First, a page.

Posted by: J. Thomas Ross | December 17, 2013

On Recipes and Writing

Deer in my snowy backyard, December 8, 2013

Deer in my snowy backyard, December 8, 2013

This December has brought lower than normal temperatures and greater than normal snowfall here in the southeastern Pennsylvania-southern New Jersey area. We’ve had more snowfall this month than we had all last winter — and it’s technically not yet winter. This kind of weather not only puts me in the mood for the holidays — for decorating, baking, singing, shopping, and gathering with family — but also for warm drinks and homemade soup. So, as the snow drifted down, I donned my green Christmas tree sweatshirt, made a cup of hot cocoa, and rummaged through my collection of clipped recipes and cookbooks to find an easy soup recipe whose ingredients I already had on hand (since I prefer watching the snow to driving in it).

These days I often use recipes as a starting point rather than following them to the letter. When I got married, however, I had no idea how to cook a meal. My grandmother had taught me how to bake — her specialty — but she was not a good cook, and my mother did not welcome help in her kitchen. Neither could even offer me recipes because neither measured ingredients. At the time, I didn’t understand how anybody could cook without measuring ingredients; I needed recipes!

Someone had given me a Betty Crocker cookbook as a wedding gift, and I used it to teach myself how to cook. (I still return to that tattered cookbook for long-time favorites.) Over the years I’ve gleaned recipes from magazines and added cookbooks to my shelves. I’ve learned techniques and gotten tips from the magazines and cookbooks and from television shows and friends. Not all my efforts were photo-worthy and some were barely edible. Eventually, after cooking hundreds and hundreds of meals, I figured out how to plan so that all the dishes were ready to serve at the same time. I also learned enough about what my family and I liked to stray from the recipes, substituting ingredients that we preferred and switching or adding seasonings.

These days I often create meals using no recipe at all, just throwing together available ingredients with complementary seasonings and sauces. Although I’m still learning and always will be, I know that certain foods and seasonings taste good together, and I tend to eyeball instead of measure ingredients. As a result, when people ask me for my recipes, I can’t repeat them. Ironic, isn’t it? Now I understand why my mother and grandmother could not give me their recipes.

As I sat watching the snow fall last Saturday, enjoying my homemade potato-onion soup (recipe below) and trying to come up with a topic for this blog post, I reflected on the parallels between cooking and writing. Like a beginning cook, a novice writer needs to stick to the prescribed ingredients and put them together according to the directions provided by those who know what they’re doing. For writers, both the ingredients and directions for putting them together effectively can be found in courses, books, magazines, conferences, conventions, blog posts, and from more experienced writers. Writers need to learn and learn and learn while they write and write and write. Skipping this studying and practicing will result in an inferior product. While writers might try out those wretched first drafts on family, friends, or critique groups, when something is put out there for public view, it should be the best work possible.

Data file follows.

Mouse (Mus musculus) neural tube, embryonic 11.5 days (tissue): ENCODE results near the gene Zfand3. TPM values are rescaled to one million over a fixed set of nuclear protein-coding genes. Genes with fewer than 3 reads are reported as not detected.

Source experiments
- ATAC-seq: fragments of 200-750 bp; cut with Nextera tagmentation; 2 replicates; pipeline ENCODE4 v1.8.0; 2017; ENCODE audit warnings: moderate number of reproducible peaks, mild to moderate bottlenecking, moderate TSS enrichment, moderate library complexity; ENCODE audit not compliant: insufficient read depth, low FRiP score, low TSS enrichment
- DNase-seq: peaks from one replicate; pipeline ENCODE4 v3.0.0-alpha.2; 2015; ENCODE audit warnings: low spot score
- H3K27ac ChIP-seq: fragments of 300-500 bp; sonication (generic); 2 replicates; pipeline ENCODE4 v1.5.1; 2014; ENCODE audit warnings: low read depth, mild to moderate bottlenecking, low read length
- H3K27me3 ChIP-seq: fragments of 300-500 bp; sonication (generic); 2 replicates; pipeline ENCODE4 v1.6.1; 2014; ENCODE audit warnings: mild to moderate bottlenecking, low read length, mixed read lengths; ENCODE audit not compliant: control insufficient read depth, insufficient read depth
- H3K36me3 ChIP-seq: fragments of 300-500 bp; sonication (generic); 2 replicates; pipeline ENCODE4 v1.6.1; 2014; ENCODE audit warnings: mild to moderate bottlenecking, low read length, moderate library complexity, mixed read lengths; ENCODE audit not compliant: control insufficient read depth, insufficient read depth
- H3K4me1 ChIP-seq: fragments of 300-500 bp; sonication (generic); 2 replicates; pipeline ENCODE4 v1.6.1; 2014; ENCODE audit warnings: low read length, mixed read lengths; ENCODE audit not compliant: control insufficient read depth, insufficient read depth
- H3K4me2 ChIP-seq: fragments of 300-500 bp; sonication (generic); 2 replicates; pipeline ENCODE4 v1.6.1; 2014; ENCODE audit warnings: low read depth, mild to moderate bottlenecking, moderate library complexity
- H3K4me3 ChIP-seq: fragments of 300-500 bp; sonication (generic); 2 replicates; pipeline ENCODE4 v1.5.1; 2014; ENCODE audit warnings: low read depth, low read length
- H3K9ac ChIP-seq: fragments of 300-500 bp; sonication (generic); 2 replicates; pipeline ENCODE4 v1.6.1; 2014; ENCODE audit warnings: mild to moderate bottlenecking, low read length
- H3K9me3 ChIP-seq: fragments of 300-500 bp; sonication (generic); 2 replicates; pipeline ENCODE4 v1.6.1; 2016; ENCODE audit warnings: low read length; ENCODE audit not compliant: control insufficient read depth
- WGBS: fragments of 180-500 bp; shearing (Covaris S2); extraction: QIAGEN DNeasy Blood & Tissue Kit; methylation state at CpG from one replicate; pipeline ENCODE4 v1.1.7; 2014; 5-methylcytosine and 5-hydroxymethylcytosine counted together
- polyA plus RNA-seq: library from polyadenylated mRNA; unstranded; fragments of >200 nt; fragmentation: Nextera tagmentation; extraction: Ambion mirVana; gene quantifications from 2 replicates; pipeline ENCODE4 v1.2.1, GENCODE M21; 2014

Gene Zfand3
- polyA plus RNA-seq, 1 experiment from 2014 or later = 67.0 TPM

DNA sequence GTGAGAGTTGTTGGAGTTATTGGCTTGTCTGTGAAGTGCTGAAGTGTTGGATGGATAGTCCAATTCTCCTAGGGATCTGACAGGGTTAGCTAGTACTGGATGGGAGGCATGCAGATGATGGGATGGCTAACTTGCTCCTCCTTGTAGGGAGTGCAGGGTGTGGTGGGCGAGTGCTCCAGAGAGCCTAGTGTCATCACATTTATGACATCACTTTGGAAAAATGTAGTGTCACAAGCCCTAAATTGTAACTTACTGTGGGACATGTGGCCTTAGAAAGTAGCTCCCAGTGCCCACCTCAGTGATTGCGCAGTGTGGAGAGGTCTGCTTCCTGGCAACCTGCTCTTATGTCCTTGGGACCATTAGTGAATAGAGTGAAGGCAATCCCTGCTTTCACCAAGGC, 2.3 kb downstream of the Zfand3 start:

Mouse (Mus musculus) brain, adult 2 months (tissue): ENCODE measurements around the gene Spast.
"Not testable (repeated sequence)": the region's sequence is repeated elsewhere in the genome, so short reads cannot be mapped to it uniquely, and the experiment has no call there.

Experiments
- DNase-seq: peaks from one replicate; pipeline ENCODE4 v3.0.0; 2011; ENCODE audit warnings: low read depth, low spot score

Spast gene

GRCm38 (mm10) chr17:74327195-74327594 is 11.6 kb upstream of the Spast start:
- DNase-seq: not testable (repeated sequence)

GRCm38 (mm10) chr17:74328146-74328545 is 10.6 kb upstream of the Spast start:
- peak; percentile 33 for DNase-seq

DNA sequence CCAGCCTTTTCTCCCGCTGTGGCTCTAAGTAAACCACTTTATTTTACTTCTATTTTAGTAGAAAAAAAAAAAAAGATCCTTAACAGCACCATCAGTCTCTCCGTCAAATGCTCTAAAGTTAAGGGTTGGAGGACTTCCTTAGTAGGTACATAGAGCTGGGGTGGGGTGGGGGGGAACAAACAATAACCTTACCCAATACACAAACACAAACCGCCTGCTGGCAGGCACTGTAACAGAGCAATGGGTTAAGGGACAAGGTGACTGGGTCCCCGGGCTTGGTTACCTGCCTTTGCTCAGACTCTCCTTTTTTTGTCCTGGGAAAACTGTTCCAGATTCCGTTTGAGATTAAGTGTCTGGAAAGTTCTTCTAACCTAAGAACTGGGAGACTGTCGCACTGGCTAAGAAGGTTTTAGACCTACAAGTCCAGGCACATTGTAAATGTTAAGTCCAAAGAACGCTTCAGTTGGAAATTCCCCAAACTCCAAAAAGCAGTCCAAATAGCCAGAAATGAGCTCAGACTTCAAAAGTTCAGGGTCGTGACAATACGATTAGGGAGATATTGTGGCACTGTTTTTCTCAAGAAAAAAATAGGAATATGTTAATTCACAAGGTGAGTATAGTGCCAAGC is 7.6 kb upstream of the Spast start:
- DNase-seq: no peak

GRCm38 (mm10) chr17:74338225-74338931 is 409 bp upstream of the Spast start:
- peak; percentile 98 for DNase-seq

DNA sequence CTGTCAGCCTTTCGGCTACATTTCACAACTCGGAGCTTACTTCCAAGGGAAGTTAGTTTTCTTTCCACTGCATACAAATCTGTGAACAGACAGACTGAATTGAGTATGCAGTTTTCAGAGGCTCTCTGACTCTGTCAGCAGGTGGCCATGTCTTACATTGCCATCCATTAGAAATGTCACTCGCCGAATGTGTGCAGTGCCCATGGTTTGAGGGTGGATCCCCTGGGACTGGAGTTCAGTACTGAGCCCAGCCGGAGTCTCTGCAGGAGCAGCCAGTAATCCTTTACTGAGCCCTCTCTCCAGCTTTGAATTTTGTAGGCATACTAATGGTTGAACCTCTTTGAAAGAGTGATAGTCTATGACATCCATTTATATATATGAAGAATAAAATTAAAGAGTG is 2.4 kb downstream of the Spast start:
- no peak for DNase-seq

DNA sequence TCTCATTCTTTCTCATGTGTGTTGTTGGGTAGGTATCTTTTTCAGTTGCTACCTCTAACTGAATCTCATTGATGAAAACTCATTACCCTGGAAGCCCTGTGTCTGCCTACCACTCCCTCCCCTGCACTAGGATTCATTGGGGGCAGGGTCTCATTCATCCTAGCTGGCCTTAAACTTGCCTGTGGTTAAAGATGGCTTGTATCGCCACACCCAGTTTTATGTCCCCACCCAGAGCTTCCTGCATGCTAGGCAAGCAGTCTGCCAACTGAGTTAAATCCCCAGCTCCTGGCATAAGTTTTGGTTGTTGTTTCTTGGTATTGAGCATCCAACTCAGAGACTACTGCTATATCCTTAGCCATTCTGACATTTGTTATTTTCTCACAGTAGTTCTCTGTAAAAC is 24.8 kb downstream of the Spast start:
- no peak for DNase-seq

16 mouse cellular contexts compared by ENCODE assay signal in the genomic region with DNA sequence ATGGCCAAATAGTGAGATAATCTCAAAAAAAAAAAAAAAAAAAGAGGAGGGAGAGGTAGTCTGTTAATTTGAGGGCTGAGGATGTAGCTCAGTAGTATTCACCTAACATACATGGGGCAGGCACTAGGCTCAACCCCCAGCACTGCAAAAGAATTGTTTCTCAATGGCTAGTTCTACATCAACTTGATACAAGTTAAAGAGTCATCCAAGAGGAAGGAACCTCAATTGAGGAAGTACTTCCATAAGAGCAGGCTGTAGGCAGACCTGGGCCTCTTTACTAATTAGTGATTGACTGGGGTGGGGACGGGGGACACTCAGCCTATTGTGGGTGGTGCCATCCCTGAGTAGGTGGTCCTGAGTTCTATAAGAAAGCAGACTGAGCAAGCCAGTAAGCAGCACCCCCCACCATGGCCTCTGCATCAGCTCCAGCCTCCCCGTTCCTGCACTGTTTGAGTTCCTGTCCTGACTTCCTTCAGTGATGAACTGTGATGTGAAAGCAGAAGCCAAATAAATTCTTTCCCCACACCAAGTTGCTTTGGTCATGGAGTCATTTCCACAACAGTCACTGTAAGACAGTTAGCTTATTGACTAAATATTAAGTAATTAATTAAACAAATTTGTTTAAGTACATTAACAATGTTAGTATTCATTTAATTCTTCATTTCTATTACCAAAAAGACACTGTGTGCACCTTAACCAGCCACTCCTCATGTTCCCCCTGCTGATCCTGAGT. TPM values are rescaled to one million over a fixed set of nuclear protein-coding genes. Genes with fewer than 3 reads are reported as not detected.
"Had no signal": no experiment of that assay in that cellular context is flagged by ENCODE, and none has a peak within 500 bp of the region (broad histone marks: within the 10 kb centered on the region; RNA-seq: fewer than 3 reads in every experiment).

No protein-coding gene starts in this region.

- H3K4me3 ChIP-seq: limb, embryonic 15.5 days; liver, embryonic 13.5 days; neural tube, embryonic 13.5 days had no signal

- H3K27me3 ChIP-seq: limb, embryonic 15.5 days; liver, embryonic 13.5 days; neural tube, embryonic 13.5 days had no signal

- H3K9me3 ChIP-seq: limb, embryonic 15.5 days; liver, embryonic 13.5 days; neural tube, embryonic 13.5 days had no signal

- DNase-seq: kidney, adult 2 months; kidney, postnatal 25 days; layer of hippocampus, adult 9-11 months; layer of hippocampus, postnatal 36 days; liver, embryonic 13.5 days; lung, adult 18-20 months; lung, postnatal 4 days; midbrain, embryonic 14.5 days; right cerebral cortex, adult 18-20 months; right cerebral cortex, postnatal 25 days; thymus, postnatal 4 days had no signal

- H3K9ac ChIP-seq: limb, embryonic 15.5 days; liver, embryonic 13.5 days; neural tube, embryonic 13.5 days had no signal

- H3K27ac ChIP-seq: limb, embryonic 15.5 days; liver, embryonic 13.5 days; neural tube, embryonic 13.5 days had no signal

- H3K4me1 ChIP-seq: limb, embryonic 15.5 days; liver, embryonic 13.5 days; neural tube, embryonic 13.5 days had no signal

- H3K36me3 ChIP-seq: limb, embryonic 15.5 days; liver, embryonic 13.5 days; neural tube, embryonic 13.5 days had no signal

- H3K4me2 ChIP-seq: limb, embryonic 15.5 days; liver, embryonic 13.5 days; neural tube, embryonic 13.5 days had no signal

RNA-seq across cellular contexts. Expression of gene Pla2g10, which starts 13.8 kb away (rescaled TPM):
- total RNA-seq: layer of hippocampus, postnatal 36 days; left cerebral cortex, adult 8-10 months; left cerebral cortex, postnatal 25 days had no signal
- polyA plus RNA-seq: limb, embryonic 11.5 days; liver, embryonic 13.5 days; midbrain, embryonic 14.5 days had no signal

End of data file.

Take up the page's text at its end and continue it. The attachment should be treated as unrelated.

Only after learning, learning, learning and writing, writing, and writing, after trying many and varied techniques and approaches, does a writer learn the right balance between showing and telling or between too little or too much description — or, in brief, between what works and what does not. That’s when the writing becomes ready for public view.

And even then, professional writers will tell you that there is always more to learn. Writing is a continuous opportunity for challenge and learning. And that’s what makes it fascinating!

Here’s my basic recipe for the soup. Make it as written, or if you’re a more experienced cook, give it your own twists. You might try using Canadian bacon or ham in place of the bacon bits or another herb in place of marjoram. Have fun!

                                               Creamy Potato-Onion Soup

olive oil spray
3 Tbsp real bacon bits
1 Tbsp butter or butter-olive oil blend
½ tsp sesame seed oil
3 medium onions, diced
5 medium-large potatoes, peeled and cut in 1/2-inch cubes
3 cans low-sodium chicken broth
2 cups low-fat milk
1 tsp marjoram
1 tsp black pepper
salt, to taste
1/4 cup parsley, minced


1.    Spray stock pot with olive oil spray. Add bacon bits and heat to medium, stirring occasionally. Add butter. When butter is melted, add sesame oil and onions. Stir occasionally and cook until onions are translucent.

2.   While onions are cooking, heat two cans chicken broth in a large saucepan. Add potato cubes. Bring to a boil, then reduce heat and cook 8 to 10 minutes, until potatoes are very tender. Remove from heat. With a potato masher, slightly mash potatoes in broth. Do not drain.

3.   Add potatoes and broth to onions in the stockpot. Add remaining can of chicken broth and milk. Stir in marjoram and pepper. Heat through and taste. Add salt, if needed.

4.    Stir in parsley and serve.

Enjoy the soup and have a warm and wonderful holiday season!


Leave a Reply

Fill in your details below or click an icon to log in: Logo

You are commenting using your account. Log Out /  Change )

Google+ photo

You are commenting using your Google+ account. Log Out /  Change )

Twitter picture

You are commenting using your Twitter account. Log Out /  Change )

Facebook photo

You are commenting using your Facebook account. Log Out /  Change )


Connecting to %s

This site uses Akismet to reduce spam. Learn how your comment data is processed.


%d bloggers like this: